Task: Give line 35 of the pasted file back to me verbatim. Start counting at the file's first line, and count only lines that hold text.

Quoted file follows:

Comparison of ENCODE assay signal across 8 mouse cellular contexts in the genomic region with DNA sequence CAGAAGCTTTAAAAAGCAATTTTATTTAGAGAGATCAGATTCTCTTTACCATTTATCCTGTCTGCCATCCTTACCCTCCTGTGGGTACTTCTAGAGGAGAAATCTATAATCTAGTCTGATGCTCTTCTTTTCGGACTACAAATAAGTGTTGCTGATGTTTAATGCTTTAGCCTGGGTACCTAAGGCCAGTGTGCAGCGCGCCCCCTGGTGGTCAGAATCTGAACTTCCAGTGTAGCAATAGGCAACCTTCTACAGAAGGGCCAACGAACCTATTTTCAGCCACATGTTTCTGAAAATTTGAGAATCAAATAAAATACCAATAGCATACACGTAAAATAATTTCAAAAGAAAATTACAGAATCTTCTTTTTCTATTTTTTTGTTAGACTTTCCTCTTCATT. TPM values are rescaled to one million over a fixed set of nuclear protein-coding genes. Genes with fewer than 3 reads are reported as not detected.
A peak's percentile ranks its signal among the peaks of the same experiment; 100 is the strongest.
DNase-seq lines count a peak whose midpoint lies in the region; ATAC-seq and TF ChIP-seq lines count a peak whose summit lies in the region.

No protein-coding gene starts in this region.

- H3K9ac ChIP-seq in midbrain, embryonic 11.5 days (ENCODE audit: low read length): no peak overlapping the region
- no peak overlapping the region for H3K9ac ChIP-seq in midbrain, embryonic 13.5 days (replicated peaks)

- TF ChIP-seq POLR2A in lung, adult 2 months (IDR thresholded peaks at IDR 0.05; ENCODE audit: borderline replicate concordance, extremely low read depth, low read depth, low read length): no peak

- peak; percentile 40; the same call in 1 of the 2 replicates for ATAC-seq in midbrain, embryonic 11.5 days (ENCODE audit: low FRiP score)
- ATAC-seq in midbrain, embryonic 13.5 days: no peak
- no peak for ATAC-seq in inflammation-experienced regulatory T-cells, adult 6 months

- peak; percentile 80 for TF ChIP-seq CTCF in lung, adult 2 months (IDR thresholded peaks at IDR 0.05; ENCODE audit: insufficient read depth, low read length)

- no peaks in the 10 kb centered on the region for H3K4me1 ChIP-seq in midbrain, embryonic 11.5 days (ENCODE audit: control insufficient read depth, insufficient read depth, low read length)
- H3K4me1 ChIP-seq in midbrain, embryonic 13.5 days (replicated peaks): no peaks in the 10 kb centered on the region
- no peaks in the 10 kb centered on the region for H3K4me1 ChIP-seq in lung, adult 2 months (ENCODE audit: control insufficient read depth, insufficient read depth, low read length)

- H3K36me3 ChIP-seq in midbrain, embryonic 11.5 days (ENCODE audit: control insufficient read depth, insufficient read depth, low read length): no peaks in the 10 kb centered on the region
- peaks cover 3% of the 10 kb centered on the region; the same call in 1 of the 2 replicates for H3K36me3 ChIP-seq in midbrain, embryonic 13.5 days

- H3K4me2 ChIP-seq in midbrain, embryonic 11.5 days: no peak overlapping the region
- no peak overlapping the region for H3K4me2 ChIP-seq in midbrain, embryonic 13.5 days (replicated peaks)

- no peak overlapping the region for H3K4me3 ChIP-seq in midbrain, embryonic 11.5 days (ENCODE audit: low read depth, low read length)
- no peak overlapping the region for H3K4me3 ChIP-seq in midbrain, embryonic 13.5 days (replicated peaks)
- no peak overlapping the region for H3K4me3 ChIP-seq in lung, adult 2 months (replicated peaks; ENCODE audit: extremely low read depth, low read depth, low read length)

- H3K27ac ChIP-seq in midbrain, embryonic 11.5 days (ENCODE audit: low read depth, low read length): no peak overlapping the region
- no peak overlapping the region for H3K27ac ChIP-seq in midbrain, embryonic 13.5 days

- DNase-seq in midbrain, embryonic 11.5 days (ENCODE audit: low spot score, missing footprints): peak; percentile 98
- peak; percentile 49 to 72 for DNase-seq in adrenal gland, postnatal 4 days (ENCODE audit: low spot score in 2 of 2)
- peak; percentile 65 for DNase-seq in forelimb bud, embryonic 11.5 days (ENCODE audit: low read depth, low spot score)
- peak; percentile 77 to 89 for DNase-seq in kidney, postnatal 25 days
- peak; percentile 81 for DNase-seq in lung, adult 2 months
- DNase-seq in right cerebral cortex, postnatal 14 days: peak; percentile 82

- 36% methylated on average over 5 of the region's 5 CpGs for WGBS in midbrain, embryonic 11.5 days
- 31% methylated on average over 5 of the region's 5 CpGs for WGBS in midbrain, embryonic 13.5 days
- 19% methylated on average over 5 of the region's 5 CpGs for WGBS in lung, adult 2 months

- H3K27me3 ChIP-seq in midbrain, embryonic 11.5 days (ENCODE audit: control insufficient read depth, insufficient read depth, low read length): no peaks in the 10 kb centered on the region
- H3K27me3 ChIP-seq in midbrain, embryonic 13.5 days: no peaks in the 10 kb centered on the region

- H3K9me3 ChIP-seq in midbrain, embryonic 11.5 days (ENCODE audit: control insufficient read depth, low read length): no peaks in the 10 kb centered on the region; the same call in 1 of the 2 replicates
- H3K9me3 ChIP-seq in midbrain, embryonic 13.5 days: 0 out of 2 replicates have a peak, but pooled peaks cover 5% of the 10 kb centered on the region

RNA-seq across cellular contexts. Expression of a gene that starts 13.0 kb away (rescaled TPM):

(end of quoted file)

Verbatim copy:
- H3K9me3 ChIP-seq in midbrain, embryonic 11.5 days (ENCODE audit: control insufficient read depth, low read length): no peaks in the 10 kb centered on the region; the same call in 1 of the 2 replicates